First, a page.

Ah I see the challenge here. So I guess there is no way to prevent user to login into two different Data Center at the same time ?
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DavidConnect With a Mentor PresidentCommented:
You could write a program / policy that sees if user is currently logged on elsewhere, but latency and practicality probably make this unworkable unless you wrote a C program that used a shared pipe for interprocess communications.

But even then if somebody fails to log off, then you'll have to deal with some housekeeping to deal with corner cases.

Maybe there is a native way, I don't know that there isn't.  I'm just saying if there was not a native utility then it would be difficult to get it right w/o timeouts.

I'd just have them both log in so half are on one, half on the other, and let the O/S do replication and be prepared for the performance hit and delays if either system dies.
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kevinhsiehConnect With a Mentor Commented:
Does each user need active active access? If not, you can have half of your users on one datacenter and then half on another. Each users directories would be on each server, but the DFS namespace link would have only one target active at a time. I do this for departmental shares where file locking is obviously important.
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Senior IT System EngineerIT ProfessionalAuthor Commented:
hi All,

well the idea is to allow user to work without any issue or file locking problem when login to any of the data center.

@Kevin how in Windows AD terms to allocate one user to one DC and the rest to another DC ?
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DavidPresidentCommented:
Then forget it, unless this is something like a SQL database, OR you have a NAS appliance.
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Senior IT System EngineerIT ProfessionalAuthor Commented:
why does the NAS appliance is needed in this case ?
or does NFS share is sufficient for this type of scenario ?
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kevinhsiehCommented:
You would need to specify different UNC paths to different sets of users.
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DavidConnect With a Mentor PresidentCommented:
Let's get this straight, just in case we're not on the same page.  A system that uses NFS shares IS it's own file server, and the mount is on the system that is sharing the data.

CIFS / SMB, windows native file sharing is NOT NFS.  But you can set up a NFS service on W2K12.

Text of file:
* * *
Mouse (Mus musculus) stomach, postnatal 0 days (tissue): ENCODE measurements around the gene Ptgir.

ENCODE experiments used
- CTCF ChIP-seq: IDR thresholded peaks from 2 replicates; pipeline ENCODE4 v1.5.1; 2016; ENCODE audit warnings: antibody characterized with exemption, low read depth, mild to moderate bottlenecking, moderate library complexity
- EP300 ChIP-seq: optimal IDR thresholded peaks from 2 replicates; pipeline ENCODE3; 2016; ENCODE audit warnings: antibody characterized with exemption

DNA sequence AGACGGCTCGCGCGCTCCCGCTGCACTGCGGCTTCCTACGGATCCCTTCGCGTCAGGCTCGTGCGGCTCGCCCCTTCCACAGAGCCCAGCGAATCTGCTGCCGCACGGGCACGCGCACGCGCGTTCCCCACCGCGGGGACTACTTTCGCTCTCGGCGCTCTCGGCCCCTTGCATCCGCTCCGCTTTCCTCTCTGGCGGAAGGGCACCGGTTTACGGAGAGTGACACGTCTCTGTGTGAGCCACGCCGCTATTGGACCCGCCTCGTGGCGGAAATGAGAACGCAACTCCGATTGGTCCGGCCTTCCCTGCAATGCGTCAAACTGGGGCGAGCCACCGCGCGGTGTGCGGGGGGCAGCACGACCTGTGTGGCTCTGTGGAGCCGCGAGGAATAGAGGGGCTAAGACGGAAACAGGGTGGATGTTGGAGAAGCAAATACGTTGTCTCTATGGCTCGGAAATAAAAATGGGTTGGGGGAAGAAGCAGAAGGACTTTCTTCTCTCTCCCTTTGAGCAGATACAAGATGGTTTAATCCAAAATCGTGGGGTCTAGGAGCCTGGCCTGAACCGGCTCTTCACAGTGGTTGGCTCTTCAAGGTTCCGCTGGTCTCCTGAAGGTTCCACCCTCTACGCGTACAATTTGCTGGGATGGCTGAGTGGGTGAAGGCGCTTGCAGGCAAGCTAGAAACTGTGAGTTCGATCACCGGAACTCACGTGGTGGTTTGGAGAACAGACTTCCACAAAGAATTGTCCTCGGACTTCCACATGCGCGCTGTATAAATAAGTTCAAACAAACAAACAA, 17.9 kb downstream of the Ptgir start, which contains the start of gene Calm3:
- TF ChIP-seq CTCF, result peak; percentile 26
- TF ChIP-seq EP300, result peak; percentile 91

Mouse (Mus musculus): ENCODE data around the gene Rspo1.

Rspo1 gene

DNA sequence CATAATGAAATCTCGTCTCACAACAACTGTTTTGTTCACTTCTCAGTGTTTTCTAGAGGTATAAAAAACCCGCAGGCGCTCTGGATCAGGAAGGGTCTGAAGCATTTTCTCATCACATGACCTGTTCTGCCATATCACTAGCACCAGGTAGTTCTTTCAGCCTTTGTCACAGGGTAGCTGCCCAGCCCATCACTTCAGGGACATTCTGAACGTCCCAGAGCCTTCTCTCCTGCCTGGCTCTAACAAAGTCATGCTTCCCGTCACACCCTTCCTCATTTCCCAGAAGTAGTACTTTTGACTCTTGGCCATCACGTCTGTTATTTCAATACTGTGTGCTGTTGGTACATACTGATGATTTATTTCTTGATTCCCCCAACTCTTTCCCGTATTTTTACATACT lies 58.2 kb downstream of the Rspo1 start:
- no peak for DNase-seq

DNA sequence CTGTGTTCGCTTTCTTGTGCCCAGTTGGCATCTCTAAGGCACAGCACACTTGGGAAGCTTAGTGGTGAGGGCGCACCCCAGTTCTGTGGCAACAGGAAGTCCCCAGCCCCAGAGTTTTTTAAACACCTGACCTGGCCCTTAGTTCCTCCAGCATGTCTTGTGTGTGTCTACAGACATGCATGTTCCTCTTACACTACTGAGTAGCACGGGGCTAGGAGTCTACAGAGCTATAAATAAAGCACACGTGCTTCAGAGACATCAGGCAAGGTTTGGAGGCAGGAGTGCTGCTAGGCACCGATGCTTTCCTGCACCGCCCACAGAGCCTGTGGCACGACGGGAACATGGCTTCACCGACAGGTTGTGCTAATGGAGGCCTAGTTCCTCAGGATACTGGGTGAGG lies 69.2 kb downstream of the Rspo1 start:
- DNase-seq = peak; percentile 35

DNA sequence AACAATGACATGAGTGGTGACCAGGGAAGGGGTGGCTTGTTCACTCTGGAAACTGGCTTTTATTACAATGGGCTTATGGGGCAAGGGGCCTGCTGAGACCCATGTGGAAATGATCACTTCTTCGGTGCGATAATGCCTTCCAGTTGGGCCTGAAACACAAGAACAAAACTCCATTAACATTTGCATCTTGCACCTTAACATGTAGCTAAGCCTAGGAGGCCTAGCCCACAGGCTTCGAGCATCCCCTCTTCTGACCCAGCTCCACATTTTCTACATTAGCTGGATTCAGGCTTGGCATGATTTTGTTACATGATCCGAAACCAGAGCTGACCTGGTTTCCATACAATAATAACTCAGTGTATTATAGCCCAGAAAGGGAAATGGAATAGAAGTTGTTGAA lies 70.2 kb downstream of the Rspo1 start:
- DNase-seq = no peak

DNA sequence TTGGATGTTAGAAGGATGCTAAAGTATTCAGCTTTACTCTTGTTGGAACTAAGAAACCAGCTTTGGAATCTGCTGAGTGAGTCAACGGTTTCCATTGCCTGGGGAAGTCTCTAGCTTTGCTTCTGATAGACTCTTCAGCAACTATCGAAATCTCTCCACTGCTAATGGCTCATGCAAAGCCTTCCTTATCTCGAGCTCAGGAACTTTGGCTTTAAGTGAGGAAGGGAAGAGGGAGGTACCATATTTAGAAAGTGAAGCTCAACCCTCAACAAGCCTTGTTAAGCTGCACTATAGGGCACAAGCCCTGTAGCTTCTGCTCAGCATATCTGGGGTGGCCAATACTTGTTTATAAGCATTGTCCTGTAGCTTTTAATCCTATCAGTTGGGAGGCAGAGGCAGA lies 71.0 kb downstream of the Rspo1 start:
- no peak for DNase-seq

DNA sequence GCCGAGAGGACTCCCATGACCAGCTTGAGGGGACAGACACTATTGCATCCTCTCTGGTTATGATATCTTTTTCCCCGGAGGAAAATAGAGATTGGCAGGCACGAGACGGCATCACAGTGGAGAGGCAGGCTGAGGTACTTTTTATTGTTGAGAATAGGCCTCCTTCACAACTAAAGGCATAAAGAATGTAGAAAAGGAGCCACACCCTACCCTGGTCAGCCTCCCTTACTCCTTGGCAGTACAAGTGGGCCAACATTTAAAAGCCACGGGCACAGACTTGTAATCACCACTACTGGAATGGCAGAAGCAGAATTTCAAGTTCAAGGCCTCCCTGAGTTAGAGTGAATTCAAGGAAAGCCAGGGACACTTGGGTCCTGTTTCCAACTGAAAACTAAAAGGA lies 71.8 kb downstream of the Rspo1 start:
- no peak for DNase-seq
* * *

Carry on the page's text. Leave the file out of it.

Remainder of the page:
When a developer writes code  that is "network aware" they have to deal with things like file locking, and locking at byte levels for starting/ending offsets.  Code is different depending on the networking, file system type.  Many developers don't even bother do deal with this stuff.

So really you need to look at it from perspective of  the apps that use the data.  Contact the developer(s) and tell them what you want to do and ask if their application code does locking properly to prevent corruption when data is cached on one host and written on another.

This isn't an O/S thing, the O/S gives system calls to the developer when it comes to locking, semaphores, recovery methodology, racing, and concurrent access.   IF the developer who wrote the code did so with your topology in mind, then it will  work.

If they didn't, you'll have data loss guaranteed w/o even knowing it.

Two file servers trying to replicate data back and forth CAN be configured to do so, but if two people try to read/write the same file(s) at the same time outside control of an executable designed to support  such a thing will destroy your data.
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DavidPresidentCommented:
P.S. If you have a specific application or need in mind, and this is something you have source code to, then it can be done.  But it may not be cheap.    That is why people use SQL server and such in a cluster, so they don't have to write that code themselves.

Or buy a nice NetApp appliance and get lots of redundancy.  

We can save a lot of time if you talk about the bare minimum that you must have (be specific with applications and data), and BUDGET.   This is an an exercise in futility if you have no budget and want people to do whatever they want.